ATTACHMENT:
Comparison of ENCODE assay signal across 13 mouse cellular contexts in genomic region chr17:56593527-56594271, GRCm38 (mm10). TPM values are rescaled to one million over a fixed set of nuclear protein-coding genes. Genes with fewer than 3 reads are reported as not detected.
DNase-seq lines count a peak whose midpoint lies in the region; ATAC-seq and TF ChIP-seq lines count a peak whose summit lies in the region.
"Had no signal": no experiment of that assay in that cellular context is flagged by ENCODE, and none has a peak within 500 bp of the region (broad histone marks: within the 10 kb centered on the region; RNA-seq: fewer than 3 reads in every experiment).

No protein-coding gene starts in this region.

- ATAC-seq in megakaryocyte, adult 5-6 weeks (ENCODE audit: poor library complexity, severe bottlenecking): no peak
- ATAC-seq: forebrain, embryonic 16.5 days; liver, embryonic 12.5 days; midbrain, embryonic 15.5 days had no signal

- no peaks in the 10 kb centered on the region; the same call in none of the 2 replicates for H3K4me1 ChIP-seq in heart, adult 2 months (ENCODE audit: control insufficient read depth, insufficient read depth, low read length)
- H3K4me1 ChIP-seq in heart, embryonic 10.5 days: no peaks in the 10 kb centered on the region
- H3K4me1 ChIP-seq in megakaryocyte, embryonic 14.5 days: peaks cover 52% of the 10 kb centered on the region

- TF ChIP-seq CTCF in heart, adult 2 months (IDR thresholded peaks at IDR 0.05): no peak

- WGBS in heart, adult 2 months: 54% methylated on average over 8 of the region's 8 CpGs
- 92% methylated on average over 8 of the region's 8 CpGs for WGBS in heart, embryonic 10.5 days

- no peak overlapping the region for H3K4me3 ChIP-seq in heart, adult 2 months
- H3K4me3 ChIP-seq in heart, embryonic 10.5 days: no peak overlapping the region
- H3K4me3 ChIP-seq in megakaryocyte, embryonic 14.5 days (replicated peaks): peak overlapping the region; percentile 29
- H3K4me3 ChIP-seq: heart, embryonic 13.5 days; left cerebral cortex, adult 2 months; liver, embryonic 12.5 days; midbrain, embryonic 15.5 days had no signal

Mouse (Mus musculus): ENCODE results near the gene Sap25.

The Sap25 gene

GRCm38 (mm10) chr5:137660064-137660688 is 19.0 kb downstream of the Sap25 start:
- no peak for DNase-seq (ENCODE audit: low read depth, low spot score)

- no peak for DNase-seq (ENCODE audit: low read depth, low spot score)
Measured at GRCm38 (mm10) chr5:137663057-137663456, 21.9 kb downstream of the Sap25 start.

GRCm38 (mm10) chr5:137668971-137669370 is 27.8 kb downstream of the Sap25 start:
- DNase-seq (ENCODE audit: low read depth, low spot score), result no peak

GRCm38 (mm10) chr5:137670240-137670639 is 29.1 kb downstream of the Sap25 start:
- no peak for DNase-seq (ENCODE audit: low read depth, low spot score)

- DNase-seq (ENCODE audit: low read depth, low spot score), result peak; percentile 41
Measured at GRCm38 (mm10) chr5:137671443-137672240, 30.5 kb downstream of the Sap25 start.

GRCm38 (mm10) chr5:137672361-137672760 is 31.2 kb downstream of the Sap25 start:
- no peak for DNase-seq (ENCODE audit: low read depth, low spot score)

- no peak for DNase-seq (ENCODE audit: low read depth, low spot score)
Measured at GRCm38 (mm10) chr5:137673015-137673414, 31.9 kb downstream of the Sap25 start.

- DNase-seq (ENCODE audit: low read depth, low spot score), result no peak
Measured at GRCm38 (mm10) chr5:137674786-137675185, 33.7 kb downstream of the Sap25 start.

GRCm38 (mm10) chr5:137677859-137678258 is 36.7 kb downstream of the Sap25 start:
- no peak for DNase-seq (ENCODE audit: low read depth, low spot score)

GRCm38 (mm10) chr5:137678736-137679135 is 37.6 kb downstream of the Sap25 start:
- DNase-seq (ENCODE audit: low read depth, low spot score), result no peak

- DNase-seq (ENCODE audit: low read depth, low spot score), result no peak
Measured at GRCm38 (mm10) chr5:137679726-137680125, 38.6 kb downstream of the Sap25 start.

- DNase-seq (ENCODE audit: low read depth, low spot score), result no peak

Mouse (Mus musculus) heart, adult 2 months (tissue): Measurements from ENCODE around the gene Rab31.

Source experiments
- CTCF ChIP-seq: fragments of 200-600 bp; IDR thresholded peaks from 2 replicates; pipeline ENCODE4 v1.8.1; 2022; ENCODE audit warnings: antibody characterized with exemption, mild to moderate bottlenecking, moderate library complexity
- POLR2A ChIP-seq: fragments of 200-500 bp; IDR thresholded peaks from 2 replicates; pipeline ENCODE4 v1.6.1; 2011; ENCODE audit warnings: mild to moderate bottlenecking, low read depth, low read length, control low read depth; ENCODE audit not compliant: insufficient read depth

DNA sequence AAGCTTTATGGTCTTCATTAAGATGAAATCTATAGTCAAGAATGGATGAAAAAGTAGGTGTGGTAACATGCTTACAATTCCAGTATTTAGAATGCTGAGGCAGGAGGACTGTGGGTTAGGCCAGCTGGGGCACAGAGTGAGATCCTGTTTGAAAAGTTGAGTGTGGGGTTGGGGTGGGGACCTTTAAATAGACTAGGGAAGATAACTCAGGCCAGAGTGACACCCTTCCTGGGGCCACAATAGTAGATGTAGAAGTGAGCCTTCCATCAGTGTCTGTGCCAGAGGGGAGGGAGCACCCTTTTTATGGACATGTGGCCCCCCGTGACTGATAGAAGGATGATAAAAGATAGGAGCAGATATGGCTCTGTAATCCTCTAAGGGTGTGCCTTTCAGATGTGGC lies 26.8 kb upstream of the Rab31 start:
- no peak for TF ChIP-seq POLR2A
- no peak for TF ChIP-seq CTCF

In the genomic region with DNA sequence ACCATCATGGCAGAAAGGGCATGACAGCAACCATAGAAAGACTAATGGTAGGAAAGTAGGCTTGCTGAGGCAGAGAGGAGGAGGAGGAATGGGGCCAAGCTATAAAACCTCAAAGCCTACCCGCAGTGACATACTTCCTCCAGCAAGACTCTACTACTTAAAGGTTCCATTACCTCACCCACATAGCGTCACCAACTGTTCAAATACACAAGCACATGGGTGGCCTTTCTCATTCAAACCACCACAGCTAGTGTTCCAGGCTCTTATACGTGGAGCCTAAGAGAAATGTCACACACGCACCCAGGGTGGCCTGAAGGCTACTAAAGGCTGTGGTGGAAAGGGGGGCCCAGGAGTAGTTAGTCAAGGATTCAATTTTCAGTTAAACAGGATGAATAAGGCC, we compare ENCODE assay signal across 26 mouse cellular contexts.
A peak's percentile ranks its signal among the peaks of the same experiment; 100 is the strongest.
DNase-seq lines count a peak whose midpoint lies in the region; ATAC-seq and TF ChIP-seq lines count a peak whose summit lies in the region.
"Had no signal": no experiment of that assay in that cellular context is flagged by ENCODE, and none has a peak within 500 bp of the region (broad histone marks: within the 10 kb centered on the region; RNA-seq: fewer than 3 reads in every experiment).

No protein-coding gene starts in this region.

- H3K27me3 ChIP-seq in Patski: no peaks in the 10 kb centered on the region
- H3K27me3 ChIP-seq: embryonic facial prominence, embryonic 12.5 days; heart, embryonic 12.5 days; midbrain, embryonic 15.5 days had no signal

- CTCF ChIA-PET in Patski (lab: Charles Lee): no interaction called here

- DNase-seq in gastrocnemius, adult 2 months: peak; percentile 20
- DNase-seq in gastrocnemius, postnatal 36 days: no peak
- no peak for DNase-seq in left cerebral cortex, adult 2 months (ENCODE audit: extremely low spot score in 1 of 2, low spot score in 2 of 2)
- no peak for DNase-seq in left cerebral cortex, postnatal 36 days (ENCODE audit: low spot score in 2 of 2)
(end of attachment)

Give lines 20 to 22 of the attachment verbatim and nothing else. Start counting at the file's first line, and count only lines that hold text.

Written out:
- no peak for DNase-seq (ENCODE audit: low read depth, low spot score)

- no peak for DNase-seq (ENCODE audit: low read depth, low spot score)
Measured at GRCm38 (mm10) chr5:137663057-137663456, 21.9 kb downstream of the Sap25 start.